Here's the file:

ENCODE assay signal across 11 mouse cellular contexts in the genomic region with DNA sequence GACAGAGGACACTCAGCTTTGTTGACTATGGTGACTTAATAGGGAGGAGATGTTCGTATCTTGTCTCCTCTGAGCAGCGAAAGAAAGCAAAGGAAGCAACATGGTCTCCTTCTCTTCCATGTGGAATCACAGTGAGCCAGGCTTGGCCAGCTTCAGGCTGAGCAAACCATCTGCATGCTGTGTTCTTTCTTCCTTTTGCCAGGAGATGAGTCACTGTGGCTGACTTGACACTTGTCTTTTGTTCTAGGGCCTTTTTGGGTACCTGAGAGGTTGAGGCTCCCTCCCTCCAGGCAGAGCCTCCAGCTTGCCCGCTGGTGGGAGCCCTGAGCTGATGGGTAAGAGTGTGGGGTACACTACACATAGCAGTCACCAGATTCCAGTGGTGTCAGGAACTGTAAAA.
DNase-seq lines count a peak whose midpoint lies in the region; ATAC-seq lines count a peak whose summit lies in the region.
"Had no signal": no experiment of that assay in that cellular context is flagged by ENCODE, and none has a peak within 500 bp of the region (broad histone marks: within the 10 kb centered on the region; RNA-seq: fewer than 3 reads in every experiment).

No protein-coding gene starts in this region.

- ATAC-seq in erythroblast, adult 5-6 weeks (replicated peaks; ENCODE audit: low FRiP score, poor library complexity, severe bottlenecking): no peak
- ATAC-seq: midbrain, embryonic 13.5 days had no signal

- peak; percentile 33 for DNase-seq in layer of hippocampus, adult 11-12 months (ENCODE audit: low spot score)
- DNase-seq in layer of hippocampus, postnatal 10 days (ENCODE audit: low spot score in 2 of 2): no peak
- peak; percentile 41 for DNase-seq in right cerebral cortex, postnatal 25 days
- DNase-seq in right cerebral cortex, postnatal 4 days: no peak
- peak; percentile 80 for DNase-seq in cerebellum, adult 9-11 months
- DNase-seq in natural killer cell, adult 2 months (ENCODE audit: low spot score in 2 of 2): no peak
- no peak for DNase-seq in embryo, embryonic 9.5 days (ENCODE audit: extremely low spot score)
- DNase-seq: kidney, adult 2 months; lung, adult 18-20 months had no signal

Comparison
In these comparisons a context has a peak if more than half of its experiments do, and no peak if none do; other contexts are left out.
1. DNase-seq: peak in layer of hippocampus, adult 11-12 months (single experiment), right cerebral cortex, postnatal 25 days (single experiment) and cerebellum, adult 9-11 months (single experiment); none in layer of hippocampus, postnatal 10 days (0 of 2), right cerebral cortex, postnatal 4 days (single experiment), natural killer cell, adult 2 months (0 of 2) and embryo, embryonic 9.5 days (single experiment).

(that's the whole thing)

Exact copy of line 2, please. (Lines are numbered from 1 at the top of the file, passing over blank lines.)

DNase-seq lines count a peak whose midpoint lies in the region; ATAC-seq lines count a peak whose summit lies in the region.